G forGlobal

G forGlobal

While Pirelli began in Italy, it always had an eye on the world. It used resources that came from across the globe and was at the forefront of a new international industry. Multinational by vocation, then, the Group has developed a global footprint that reaches across five continents and 160 countries. Its multiculturalism is seen in its many different identities, which make it an integral part of the social and cultural fabric of the countries where it operates; not least by providing jobs to more than 30,000 employees.


Every day, we find ourselves living in an increasingly connected and global reality. To understand this better we need to consider three different concepts

Knowing the meaning of a word is very different to internalising it – and the word ‘global’ is no exception. We often hear it in connection with two monumental modern-day issues: global warming and the global Covid-19 pandemic.

My favourite definition of global is very simple: "involving the entire world".

I first came to understand – internalise – the real meaning of global on the morning of April 1986 when news reports broke about the Chernobyl nuclear disaster. What struck me the most was that the authorities urged us all to stay at home. "How could a problem at a nuclear power plant some 1,600 kilometres away impact me?" I asked myself.

Unfortunately, within a few days we all started to understand the ramifications of such a disaster. It impacted everyone. We sat in our homes, worried; at just 1,600 kilometres away, Chernobyl was really close. This changed the concept of distance for each and every one of us.

The word global forces us to change our mental attitudes, which can be summed up in three considerations: the first is ‘cognitive’, the second is ‘relational’ and the third is ‘ethical’.
Let us examine them more closely.

The first consideration, cognitive, is the principle of ‘system thinking’, in other words, the need for a systematic approach to understand the interconnections between the various parts of a complex system. This idea and approach was developed by Peter Senge, who I had the honour of working with at the World Bank, in his book The Fifth Discipline. An example for better comprehending what this means is: what are the consequences of increased life expectancy on demographics, healthcare, pensions, the labour market and urbanisation?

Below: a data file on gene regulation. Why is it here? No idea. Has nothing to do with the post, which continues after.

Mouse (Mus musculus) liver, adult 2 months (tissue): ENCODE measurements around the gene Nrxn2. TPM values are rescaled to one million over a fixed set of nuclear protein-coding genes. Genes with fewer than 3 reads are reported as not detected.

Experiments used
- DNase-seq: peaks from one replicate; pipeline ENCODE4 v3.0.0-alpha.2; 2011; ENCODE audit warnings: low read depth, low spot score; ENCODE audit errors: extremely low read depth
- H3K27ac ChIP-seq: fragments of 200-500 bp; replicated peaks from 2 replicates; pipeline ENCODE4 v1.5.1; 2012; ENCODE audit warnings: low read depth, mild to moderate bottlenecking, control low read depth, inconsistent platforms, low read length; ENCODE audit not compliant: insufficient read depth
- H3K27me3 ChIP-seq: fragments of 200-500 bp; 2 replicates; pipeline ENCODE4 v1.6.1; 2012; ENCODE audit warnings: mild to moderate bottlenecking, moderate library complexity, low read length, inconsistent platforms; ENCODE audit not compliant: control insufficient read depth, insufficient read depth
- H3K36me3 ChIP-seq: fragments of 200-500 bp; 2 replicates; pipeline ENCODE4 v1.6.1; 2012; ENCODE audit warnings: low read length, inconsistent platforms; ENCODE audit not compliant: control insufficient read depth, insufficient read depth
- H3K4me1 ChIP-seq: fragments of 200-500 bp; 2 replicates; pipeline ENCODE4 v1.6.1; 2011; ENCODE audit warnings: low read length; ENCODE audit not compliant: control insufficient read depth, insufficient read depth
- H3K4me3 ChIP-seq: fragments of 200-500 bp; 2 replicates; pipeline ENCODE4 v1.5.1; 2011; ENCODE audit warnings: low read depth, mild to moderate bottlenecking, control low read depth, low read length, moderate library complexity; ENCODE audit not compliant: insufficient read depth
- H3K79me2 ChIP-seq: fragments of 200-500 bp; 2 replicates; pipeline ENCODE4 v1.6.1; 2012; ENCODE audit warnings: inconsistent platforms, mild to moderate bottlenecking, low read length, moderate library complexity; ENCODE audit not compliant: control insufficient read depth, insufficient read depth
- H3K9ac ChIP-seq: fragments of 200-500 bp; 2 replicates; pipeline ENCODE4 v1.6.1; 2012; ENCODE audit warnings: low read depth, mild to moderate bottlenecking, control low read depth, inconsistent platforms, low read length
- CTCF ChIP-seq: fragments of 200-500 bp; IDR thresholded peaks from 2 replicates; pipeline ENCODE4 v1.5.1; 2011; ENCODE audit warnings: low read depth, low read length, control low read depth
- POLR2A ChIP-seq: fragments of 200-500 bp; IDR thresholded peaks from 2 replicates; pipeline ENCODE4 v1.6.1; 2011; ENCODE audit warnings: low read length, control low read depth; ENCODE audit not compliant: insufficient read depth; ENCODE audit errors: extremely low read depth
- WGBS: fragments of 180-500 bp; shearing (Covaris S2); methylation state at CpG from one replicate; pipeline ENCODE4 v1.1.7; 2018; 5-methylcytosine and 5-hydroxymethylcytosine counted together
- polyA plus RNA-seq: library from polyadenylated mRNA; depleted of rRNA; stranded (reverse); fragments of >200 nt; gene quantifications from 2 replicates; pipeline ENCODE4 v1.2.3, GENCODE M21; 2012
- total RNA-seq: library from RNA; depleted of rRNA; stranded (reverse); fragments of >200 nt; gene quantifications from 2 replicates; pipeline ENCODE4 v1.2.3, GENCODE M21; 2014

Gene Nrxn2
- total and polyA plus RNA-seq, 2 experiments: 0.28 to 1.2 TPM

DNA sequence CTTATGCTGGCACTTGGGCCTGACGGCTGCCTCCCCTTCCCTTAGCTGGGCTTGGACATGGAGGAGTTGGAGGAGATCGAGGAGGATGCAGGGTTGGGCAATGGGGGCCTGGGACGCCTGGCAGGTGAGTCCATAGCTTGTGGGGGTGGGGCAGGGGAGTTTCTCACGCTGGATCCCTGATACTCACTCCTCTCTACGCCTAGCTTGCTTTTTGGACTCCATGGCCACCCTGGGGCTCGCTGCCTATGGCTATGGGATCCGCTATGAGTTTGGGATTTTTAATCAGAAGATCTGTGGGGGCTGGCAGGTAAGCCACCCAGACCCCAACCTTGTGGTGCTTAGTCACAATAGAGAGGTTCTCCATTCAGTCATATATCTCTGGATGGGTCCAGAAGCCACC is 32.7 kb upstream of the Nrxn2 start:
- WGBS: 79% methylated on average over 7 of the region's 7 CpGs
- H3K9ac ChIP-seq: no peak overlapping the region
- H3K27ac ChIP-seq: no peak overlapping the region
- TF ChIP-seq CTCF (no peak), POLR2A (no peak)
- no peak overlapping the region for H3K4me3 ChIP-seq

The second element is relational in nature: the problems we need to solve are not only complicated, but also complex – this is not semantics, the difference is substantial. A complicated problem requires a specific skillset in a given field or subject area. Global issues are complicated and complex. Solving them requires technical skill but this is not sufficient on its own.

The Covid-19 pandemic is a glaring example. To solve this problem we need an efficient healthcare system; pharmaceutical companies that can develop vaccines; governments that make appropriate laws; a clear communication system; and citizens who understand that collective interests must prevail over individual egotism. For this to occur – and this is where the relational element comes in – we need to build a system of mutual trust. A trust that leads to collaboration and the concept of sitting around a table to solve these problems, together.

The third element is ethical. With global issues, you often hear people say: "We are all in the same boat." Personally, I would say: "We are all weathering the same storm", but we are certainly not all in the same boat. These global phenomena have not reduced differences between people, they have increased them. An extremely powerful minority has amassed an enormous amount of wealth, while the majority have been left out of the picture. In fact, according to the World Bank there are still two billion people who have to survive on less than two dollars a day.

Consequently, the real meaning of the word global is something that impacts everyone. To understand the complexities, we need to ‘connect the dots’; establish relationships of trust with the people who are a part of the system and rebuild a distributional system based on fairness.

As the Bob Marley song goes: "There’s no peace where there’s no justice."

Language needs clarity and the Pirelli slogan is a perfect example Language needs clarity and the Pirelli slogan is a perfect example